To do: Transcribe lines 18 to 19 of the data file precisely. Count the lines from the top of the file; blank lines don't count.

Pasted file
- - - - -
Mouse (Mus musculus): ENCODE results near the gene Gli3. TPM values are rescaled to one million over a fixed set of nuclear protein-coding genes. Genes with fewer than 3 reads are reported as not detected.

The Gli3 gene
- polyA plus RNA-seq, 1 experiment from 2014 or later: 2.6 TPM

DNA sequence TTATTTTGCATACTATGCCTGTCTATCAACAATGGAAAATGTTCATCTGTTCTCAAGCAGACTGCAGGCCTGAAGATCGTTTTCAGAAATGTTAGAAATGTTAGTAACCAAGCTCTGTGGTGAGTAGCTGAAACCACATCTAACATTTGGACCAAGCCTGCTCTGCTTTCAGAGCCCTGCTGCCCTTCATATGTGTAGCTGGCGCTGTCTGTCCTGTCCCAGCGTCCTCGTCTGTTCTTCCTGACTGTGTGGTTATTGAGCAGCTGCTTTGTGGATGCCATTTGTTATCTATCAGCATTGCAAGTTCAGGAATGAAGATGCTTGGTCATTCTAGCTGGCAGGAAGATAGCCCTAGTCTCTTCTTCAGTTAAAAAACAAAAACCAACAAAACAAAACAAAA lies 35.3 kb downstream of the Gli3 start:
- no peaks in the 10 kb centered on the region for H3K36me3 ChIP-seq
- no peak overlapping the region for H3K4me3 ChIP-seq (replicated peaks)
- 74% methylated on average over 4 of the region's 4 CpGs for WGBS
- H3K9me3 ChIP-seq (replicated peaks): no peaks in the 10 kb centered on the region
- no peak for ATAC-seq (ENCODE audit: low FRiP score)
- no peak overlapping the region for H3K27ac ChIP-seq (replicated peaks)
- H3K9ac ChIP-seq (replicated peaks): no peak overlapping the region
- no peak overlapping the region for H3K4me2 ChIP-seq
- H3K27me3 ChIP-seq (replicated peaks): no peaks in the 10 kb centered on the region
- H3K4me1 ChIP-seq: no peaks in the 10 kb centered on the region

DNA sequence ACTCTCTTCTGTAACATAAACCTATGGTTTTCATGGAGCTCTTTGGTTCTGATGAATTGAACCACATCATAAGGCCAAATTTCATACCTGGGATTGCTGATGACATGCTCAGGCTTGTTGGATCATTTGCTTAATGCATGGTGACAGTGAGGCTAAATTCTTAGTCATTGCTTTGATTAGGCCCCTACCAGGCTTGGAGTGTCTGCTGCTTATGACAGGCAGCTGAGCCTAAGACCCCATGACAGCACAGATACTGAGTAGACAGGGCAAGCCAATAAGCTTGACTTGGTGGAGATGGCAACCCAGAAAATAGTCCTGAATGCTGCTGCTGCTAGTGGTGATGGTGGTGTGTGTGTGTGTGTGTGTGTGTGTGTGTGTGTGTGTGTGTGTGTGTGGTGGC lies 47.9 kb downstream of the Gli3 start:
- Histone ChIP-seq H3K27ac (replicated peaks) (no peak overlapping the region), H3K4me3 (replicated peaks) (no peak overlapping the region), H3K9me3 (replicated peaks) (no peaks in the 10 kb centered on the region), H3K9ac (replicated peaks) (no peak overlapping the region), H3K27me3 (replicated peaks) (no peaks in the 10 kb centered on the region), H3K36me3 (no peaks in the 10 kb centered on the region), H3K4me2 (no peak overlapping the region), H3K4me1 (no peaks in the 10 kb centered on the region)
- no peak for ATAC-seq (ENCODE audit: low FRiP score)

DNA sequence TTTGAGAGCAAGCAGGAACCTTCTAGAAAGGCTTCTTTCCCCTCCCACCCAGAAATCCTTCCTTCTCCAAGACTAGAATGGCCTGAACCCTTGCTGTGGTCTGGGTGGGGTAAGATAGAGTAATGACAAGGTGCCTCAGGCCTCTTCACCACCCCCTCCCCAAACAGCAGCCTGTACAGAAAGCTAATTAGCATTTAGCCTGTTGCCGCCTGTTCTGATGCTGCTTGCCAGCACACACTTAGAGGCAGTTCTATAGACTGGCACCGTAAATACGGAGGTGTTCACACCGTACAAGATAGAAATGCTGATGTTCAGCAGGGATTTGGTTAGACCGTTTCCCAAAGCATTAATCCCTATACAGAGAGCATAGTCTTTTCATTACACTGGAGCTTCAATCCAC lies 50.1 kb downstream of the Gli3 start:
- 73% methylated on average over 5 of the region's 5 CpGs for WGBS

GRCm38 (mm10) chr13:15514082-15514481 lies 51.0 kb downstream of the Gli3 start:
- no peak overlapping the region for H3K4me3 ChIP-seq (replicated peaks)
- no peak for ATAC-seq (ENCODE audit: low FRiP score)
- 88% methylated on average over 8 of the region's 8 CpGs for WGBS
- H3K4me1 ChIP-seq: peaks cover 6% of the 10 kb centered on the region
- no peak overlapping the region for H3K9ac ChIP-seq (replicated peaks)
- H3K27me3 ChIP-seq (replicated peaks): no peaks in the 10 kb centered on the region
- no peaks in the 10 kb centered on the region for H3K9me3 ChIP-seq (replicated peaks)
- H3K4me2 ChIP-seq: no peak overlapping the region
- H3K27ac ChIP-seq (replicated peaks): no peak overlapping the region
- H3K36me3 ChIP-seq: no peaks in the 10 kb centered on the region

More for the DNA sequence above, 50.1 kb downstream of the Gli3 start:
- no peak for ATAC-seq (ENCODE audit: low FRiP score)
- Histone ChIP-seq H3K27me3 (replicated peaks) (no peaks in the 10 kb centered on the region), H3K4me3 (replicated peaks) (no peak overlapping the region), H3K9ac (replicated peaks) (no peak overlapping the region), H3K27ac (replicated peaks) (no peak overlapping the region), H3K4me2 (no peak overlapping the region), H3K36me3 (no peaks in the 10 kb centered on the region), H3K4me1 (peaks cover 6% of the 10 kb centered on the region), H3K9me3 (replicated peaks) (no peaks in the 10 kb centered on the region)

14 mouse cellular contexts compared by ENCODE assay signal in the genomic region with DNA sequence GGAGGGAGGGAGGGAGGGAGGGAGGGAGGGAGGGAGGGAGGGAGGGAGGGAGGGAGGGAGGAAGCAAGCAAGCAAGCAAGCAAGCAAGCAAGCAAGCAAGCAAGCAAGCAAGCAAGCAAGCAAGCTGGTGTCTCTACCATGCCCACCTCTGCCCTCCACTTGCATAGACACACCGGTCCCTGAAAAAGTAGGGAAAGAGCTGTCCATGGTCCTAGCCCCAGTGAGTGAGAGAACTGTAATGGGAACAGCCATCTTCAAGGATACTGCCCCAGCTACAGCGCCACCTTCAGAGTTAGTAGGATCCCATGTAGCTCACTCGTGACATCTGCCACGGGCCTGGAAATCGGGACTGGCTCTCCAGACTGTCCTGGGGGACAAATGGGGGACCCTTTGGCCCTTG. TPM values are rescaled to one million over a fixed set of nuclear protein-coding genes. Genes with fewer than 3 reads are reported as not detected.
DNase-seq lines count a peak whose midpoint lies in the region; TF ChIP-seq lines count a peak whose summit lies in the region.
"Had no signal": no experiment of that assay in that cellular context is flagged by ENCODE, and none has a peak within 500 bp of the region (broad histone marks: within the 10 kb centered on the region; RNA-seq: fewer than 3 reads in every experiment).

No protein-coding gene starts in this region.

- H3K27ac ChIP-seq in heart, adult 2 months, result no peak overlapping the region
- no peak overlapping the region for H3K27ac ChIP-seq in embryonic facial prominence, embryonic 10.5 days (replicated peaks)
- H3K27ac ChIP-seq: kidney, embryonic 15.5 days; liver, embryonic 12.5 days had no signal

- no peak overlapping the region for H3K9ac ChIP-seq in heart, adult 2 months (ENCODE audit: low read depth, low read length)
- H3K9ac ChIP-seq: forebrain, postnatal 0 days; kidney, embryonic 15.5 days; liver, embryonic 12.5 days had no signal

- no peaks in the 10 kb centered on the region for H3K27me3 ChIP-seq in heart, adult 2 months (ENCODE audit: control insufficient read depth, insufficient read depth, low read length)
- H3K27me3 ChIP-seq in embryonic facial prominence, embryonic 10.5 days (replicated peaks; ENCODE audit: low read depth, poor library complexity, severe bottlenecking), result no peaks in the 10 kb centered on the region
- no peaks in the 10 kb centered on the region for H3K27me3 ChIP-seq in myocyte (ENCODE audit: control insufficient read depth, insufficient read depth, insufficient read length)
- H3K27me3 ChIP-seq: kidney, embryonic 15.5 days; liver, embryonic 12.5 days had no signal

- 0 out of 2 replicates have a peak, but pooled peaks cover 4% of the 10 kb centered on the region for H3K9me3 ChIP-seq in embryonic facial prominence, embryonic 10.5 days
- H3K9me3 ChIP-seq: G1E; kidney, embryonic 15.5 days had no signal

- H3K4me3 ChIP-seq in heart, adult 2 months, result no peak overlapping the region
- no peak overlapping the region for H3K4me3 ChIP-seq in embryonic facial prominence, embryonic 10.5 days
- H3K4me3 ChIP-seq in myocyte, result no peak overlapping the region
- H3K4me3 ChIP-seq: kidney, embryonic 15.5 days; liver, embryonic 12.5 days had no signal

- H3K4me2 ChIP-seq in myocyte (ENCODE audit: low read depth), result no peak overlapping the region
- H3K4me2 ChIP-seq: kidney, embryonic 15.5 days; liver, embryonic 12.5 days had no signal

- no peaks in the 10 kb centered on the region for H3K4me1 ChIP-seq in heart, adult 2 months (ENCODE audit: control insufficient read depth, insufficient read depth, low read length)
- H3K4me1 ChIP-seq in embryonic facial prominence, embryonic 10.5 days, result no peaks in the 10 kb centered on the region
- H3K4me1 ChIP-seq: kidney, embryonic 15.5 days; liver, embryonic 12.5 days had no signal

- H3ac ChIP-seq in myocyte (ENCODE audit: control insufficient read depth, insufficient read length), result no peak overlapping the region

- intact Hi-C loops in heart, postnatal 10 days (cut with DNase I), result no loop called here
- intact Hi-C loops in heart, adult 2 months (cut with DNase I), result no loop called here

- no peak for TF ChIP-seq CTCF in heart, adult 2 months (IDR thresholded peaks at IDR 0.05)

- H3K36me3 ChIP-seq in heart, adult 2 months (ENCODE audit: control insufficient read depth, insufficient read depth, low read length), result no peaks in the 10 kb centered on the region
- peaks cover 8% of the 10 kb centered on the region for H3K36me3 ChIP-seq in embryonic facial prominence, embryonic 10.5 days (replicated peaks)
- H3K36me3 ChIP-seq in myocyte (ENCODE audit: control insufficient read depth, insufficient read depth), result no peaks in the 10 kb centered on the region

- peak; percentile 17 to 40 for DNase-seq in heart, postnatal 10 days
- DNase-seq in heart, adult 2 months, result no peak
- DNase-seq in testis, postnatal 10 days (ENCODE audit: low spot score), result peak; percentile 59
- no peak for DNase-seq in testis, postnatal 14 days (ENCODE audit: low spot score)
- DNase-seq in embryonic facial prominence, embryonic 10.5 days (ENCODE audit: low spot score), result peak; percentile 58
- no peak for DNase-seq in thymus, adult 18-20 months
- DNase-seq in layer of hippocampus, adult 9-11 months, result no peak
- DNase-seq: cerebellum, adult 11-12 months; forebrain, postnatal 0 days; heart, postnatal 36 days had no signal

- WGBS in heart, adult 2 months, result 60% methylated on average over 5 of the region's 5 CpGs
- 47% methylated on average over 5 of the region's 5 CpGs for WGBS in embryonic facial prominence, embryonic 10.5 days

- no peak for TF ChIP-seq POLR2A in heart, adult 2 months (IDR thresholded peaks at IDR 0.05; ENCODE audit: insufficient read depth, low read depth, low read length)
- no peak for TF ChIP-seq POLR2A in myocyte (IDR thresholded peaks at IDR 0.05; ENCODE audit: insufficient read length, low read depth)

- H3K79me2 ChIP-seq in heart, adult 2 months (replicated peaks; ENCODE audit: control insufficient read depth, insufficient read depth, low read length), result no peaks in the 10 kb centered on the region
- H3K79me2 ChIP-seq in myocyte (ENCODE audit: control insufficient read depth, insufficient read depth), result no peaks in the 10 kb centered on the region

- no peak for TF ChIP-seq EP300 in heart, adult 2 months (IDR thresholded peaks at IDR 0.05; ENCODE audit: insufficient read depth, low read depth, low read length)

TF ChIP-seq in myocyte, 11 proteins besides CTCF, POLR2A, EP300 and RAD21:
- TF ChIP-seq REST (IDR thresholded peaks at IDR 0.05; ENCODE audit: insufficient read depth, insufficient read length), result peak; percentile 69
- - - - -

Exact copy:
DNA sequence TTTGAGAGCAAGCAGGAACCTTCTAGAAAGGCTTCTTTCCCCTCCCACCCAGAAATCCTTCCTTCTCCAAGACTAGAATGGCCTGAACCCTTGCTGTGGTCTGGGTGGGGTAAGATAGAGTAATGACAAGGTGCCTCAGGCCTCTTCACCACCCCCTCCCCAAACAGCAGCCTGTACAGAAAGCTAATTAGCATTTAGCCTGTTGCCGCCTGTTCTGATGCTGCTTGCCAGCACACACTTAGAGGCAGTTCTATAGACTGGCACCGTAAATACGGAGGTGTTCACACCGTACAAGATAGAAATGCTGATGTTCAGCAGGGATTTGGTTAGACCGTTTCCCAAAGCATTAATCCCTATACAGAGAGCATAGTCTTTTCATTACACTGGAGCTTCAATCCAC lies 50.1 kb downstream of the Gli3 start:
- 73% methylated on average over 5 of the region's 5 CpGs for WGBS